Please download the newest MARS, MARS_2191_c.jar, from the software page.

In this lab, you’ll start using the Keypad and LED Display Simulator plugin to draw some sweet low-res graphics!

Make a file named abc123_lab6.asm in a new directory.

Opening the plugin

In MARS, go to to Tools > Keypad and LED Display Simulator. Not Keyboard and Display MMIO Simulator.

This will pop up a window. Click the “Connect to MIPS” button in the bottom left.

Once it’s connected, you don’t have to close the window or reconnect it.

You can re-assemble and re-run your program as many times as you want while the display is open.

Using the plugin from your code

.include "led_keypad.asm"

Now you can use the constants and call the functions from led_keypad.asm!

Okay the lab for real now

For your second project, you’ll make an interactive video game. Today’s lab has all the same parts as a game, but very simplified. It will look something like the thing on the right when you’re done.

The way any interactive program works is like this:

  1. wait for a little while
  2. check for user inputs
  3. respond to those inputs by updating your program state
    • “state” means “your variables, data structures, etc.”
  4. change the output (screen) to reflect the new state
  5. loop back to step 1

You had a similar program flow in project 1: user’s turn, get inputs, dealer’s turn, update variables, loop again. The difference is… it’s faster. The player and opponent(s) get 60 turns every second! AAAAAH!

1. First steps

Making your state variables

Making the main loop

The best place for the main loop is - you guessed it - in main.

Waiting a little while

This is important. Without it, your program will run WAY too fast and you might not be able to stop it without force-closing MARS.

Syscall 32 lets you pause your program for a bit. It takes the number of milliseconds to wait in a0. There are 1000 milliseconds in one second. You want this loop to run 60 times per second. So how many milliseconds do you have to wait? Do this syscall as the first thing inside your main loop.

If MARS stops responding when you assemble your program, you didn’t download the newest version of MARS.

2. Drawing the dot on the screen

The screen is a 64 x 64 pixel display. Each pixel is a colored square that can be one of eight colors: black, red, orange, yellow, green, blue, magenta, or white. The led_keypad.asm file gives you many functions for drawing things onto the screen. The one you’re about to use sets one pixel to a color.

It should do the equivalent of this code:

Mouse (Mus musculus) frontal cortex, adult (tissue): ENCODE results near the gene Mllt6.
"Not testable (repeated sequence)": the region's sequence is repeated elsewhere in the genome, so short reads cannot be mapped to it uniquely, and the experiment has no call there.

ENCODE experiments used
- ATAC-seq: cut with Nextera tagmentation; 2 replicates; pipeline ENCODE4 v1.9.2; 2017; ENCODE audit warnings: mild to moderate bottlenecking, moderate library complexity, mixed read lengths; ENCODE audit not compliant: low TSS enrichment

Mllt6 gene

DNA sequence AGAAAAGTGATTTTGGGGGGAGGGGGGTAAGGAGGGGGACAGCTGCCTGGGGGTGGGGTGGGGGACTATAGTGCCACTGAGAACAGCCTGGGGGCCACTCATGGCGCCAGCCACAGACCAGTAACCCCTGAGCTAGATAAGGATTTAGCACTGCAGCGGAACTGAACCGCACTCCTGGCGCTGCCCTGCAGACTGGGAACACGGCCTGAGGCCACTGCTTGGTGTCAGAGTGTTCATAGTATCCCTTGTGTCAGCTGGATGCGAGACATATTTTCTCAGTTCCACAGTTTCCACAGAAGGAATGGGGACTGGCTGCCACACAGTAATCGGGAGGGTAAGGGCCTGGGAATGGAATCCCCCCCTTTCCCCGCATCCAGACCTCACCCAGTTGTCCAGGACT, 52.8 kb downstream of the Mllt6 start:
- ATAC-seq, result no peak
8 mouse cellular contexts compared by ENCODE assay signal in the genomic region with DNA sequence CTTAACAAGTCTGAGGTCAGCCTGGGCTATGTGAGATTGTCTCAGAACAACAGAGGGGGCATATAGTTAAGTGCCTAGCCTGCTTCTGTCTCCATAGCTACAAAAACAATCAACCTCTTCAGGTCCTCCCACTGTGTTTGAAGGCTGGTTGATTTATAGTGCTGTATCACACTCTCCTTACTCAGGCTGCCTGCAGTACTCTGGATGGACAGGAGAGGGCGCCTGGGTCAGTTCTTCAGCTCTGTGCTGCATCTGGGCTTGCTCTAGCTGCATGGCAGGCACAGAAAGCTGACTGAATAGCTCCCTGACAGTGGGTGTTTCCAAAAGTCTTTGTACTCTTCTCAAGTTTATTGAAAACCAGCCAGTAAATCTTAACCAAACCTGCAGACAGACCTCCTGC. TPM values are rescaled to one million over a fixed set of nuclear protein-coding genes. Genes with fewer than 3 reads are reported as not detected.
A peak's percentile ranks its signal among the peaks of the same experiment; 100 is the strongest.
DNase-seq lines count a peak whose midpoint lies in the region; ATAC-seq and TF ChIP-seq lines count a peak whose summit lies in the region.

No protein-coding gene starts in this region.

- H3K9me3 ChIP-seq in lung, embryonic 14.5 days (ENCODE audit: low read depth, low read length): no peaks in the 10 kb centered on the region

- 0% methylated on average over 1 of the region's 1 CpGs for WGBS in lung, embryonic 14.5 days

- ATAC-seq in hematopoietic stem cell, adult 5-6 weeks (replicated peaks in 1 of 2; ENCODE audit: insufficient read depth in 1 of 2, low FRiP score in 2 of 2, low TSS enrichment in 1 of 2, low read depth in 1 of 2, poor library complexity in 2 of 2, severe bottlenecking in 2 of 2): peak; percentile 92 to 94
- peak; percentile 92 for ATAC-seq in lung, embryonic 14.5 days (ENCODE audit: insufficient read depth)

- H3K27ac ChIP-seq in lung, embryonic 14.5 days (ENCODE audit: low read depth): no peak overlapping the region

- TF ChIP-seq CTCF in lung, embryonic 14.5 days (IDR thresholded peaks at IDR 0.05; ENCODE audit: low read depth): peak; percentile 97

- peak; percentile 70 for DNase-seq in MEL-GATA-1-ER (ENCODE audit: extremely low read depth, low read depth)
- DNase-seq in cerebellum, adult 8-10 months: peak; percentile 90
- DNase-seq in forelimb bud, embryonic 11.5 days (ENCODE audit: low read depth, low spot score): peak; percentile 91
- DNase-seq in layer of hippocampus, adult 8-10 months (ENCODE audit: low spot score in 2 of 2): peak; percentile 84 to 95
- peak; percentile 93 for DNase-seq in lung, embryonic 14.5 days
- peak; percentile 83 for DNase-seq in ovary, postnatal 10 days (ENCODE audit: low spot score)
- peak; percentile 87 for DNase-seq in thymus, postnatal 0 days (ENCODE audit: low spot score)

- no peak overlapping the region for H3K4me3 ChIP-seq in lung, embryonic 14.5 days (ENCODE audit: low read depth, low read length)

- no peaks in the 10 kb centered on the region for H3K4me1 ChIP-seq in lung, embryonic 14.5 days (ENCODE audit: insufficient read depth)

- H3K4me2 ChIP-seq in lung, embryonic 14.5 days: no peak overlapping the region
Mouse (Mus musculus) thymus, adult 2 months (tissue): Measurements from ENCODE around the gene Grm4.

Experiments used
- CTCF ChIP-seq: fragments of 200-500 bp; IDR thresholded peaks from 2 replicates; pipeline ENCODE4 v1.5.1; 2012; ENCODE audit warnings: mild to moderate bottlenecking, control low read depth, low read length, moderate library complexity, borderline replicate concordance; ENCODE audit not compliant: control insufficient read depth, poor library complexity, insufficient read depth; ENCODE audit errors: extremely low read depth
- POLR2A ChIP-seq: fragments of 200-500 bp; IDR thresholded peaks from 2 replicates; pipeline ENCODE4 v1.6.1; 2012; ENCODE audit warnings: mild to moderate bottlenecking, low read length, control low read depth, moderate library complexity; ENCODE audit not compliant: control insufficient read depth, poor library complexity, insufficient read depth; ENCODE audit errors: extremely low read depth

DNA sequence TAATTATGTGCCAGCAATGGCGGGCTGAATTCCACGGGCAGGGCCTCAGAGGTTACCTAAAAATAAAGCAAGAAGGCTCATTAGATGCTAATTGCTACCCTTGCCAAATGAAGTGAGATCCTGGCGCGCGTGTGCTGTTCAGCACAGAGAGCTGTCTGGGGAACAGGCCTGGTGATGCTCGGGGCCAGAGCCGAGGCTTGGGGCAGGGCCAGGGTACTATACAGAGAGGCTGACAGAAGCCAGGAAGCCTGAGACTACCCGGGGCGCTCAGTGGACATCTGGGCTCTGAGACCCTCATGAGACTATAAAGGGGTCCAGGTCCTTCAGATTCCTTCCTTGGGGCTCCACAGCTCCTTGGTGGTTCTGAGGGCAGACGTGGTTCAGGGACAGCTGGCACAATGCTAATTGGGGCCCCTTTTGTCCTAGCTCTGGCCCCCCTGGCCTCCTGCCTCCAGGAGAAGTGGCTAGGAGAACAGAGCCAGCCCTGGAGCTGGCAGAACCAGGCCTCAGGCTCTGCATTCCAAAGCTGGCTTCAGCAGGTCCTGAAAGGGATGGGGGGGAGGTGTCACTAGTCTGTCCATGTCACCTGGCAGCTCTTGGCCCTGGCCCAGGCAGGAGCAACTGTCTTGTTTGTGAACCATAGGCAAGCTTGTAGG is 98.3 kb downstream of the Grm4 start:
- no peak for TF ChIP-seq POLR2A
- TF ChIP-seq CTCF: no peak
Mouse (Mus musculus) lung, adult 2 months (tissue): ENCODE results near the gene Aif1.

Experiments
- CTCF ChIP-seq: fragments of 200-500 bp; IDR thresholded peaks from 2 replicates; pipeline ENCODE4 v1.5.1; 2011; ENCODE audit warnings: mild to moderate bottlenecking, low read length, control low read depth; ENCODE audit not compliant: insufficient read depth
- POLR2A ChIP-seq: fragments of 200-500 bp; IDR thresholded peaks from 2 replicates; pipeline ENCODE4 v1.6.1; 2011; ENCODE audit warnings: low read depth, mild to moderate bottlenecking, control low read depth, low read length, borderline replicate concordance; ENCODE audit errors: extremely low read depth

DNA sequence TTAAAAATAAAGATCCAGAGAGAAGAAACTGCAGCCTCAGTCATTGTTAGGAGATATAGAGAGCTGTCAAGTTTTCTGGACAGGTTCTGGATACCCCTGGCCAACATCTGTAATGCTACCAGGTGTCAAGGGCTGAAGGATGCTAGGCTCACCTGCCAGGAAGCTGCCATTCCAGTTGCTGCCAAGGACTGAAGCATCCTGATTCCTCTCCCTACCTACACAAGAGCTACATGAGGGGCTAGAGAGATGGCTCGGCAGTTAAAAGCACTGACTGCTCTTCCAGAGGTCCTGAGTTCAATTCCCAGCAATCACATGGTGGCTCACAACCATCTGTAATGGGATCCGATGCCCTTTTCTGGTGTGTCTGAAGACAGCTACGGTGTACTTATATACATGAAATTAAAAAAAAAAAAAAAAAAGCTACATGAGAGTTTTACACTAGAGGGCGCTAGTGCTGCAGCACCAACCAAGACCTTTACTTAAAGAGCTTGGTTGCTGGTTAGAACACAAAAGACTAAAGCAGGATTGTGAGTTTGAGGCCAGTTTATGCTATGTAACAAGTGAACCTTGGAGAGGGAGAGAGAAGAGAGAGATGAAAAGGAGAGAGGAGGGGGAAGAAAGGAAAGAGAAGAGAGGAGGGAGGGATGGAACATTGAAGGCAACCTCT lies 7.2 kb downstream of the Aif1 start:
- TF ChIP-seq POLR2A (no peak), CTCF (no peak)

display_set_pixel(dot_x, dot_y, COLOR_WHATEVER);

Now if you run it, you should see….. nothing!!! What???

3. Making your drawings appear

Like this.

In your main loop, after calling draw_dot, call display_update_and_clear. NOW your dot will appear.

What’s going on?

The display plugin is double-buffered. When you draw to the screen, you are really drawing to a hidden area in memory first. Then you must call a function to actually show the graphics on the screen. This technique avoids problems when the screen is redrawn while you’re in the middle of drawing things, causing weird graphical artifacts.

You should only call display_update_and_clear ONCE per main loop iteration, after drawing everything.

4. Moving it around

The way input works in this plugin is that you use the arrow keys and B key on your keyboard. Then, your program can detect that by using input_get_keys, another function from led_keypad.asm. It returns which keys are being held down, but it does so by returning bitflags.


A special case of bitfields is when all the fields are 1 bit long. In that way, we can think of an integer as a small array of boolean values. We call this bitflags.

input_get_keys returns an integer where the lower 5 bits represent the four arrow keys and the 🅱️ key.

OK, tangent over

Here’s pseudocode for what your check_for_input function should do. This is not an if-else if-else if… This is a sequence of 4 separate ifs.

You might be wondering why we decrease the Y coordinate when pressing up. It’s because the origin (0,0) is at the top-left of the screen, and the Y axis increases downwards.

v0 = input_get_keys()

if((v0 & KEY_L) != 0) // bitwise AND!
if((v0 & KEY_R) != 0) // KEY_L, KEY_R etc. are constants.
if((v0 & KEY_U) != 0) // use the constant names.
if((v0 & KEY_D) != 0) // don't hardcode the values.

Now run your program, click the display, and use the arrow keys on your keyboard. It should work, but… try going off the top or bottom of the screen. What happens?

5. Moving it around, without crashing

What’s happening is your x and y coordinates are going negative or off the sides of the screen. On the top side, you’re going to start writing into a part of memory you’re not allowed to, so it crashes.

To prevent this, you have to limit the x and y coordinates.

At the end of your check_for_input function, before it returns, do the equivalent of the following:

dot_x = dot_x & 63; // bitwise AND!
dot_y = dot_y & 63;

Remember what this does? We learned about this as a shortcut for another mathematical operation…

Now your dot should wrap around to the other side like in the gif at the top of this page.

Fun things to try


Do not submit led_keypad.asm. Just your lab file, thanks.

Make sure your file is named username_lab6.asm, like jfb42_lab6.asm.

Submit here.

Drag your asm file into your browser to upload. If you can see your file, you uploaded it correctly!

You can also re-upload if you made a mistake and need to fix it.